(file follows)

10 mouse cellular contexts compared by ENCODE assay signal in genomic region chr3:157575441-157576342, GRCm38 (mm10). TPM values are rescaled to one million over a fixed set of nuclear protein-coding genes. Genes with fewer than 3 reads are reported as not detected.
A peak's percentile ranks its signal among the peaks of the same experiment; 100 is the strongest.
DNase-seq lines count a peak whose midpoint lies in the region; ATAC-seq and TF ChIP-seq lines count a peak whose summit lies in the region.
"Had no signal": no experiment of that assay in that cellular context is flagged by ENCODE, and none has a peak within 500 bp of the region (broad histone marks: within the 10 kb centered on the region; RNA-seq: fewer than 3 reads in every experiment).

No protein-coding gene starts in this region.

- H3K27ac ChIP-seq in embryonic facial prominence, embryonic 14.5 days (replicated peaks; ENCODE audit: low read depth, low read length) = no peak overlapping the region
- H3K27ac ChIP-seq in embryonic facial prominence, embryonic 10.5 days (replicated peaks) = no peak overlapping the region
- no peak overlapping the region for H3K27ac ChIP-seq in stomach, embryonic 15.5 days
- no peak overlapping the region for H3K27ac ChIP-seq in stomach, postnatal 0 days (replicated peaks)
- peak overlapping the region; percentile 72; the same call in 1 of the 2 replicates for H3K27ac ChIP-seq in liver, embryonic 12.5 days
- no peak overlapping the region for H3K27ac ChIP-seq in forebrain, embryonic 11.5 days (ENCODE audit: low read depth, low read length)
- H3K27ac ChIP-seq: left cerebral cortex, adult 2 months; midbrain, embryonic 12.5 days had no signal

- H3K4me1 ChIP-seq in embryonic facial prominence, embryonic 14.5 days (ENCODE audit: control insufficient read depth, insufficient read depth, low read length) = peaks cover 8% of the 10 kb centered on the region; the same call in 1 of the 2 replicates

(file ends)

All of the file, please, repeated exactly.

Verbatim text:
10 mouse cellular contexts compared by ENCODE assay signal in genomic region chr3:157575441-157576342, GRCm38 (mm10). TPM values are rescaled to one million over a fixed set of nuclear protein-coding genes. Genes with fewer than 3 reads are reported as not detected.
A peak's percentile ranks its signal among the peaks of the same experiment; 100 is the strongest.
DNase-seq lines count a peak whose midpoint lies in the region; ATAC-seq and TF ChIP-seq lines count a peak whose summit lies in the region.
"Had no signal": no experiment of that assay in that cellular context is flagged by ENCODE, and none has a peak within 500 bp of the region (broad histone marks: within the 10 kb centered on the region; RNA-seq: fewer than 3 reads in every experiment).

No protein-coding gene starts in this region.

- H3K27ac ChIP-seq in embryonic facial prominence, embryonic 14.5 days (replicated peaks; ENCODE audit: low read depth, low read length) = no peak overlapping the region
- H3K27ac ChIP-seq in embryonic facial prominence, embryonic 10.5 days (replicated peaks) = no peak overlapping the region
- no peak overlapping the region for H3K27ac ChIP-seq in stomach, embryonic 15.5 days
- no peak overlapping the region for H3K27ac ChIP-seq in stomach, postnatal 0 days (replicated peaks)
- peak overlapping the region; percentile 72; the same call in 1 of the 2 replicates for H3K27ac ChIP-seq in liver, embryonic 12.5 days
- no peak overlapping the region for H3K27ac ChIP-seq in forebrain, embryonic 11.5 days (ENCODE audit: low read depth, low read length)
- H3K27ac ChIP-seq: left cerebral cortex, adult 2 months; midbrain, embryonic 12.5 days had no signal

- H3K4me1 ChIP-seq in embryonic facial prominence, embryonic 14.5 days (ENCODE audit: control insufficient read depth, insufficient read depth, low read length) = peaks cover 8% of the 10 kb centered on the region; the same call in 1 of the 2 replicates